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In Defense of Sports

Why let capitalists have all the fun?

BY Bhaskar Sunkara

Beyond betraying an ascetic disdain for something a large part of humanity finds pleasure in, too many progressives see sports ahistorically, unable to envision them in a different context.

In one of his final essays for Newsweek, Christopher Hitchens argued that sport breeds conflict and brings out the worst in human nature. By then an apostate to the Left, on this topic the late essayist clung to his roots; progressives have long been suspicious of sport.

That many radicals aren’t watching football every Monday night is hardly surprising. Modern sport took shape under capitalism and embodies many of its values: competition, empiricism, chauvinism, hierarchy and discipline. “Win at all costs” is the mantra of our most revered coaches. The play clock mirrors the frenzied dance of industrial society. Preparation for games revolves around repetitive training, not unlike the fluid motion that powers the assembly line. With the rise of “sabermetrics,” team owners can quantify and evaluate performance solely from numbers and algorithms—long the dream of a ruling class drawn to the cold calculus of scientific management schemes. Former NBA All-Star Allen Iverson’s drives to the hoop weren’t as good as we thought, the statisticians tell us. Beauty does not matter, only efficiency.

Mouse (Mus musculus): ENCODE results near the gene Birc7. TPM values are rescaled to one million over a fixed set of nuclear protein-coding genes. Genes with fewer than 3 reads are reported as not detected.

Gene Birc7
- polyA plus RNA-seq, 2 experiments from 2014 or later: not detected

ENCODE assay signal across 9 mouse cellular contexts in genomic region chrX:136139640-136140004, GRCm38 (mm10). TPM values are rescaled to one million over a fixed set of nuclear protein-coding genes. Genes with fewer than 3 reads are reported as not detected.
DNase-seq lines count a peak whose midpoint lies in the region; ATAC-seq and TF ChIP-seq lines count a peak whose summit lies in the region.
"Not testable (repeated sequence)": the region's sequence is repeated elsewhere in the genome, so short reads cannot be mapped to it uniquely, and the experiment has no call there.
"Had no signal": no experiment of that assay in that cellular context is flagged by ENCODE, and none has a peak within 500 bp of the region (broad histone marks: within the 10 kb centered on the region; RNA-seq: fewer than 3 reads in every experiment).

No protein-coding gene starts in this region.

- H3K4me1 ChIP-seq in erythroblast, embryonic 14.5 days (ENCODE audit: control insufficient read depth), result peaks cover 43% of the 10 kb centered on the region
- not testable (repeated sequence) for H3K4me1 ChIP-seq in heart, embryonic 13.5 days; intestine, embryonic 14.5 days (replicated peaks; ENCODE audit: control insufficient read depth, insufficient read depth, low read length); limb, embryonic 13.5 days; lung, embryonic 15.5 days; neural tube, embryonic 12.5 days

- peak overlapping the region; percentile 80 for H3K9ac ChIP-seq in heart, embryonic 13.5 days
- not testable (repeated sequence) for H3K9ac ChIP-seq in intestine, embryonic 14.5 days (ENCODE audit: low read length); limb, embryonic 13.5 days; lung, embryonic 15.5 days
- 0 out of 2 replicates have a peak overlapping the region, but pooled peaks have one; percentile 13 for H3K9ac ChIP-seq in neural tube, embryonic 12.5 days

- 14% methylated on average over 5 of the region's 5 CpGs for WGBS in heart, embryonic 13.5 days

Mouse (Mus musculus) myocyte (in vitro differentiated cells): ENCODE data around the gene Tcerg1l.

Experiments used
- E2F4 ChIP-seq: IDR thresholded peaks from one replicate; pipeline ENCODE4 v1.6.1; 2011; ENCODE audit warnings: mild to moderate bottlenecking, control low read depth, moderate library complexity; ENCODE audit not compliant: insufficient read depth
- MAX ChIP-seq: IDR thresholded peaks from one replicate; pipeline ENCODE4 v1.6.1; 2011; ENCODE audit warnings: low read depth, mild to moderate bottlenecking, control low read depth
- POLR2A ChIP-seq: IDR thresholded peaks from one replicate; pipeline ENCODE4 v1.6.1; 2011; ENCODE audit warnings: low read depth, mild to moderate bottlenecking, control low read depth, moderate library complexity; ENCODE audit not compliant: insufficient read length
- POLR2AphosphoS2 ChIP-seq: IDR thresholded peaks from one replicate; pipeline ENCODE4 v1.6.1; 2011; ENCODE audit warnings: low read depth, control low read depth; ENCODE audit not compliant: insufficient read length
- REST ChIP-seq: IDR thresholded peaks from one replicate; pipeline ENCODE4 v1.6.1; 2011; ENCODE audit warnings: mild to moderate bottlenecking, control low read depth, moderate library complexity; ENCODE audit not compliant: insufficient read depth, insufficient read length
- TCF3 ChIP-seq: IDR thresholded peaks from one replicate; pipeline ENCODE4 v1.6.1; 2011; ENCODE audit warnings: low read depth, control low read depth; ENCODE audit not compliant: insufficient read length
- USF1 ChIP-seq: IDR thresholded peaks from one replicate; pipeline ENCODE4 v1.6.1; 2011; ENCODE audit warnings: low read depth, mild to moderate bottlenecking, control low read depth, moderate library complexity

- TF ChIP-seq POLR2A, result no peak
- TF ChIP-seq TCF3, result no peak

None of these qualms are wrong. They’re just missing something—the ecstasy so many get from watching sports, a joy that can’t be reduced to “false consciousness.” Beyond betraying an ascetic disdain for something a large part of humanity finds pleasure in, too many progressives see sports ahistorically, unable to envision them in a different context.

With roots in English public schools and other unsavory places, organized sport was originally an elite phenomenon, but the early working class made no such errors. Taking advantage of the free time guaranteed by the eight-hour day, workers began to democratize games like soccer and rugby. Before long, major social democratic parties across Europe were using sporting clubs and festivals to construct working-class identity and promote solidarity.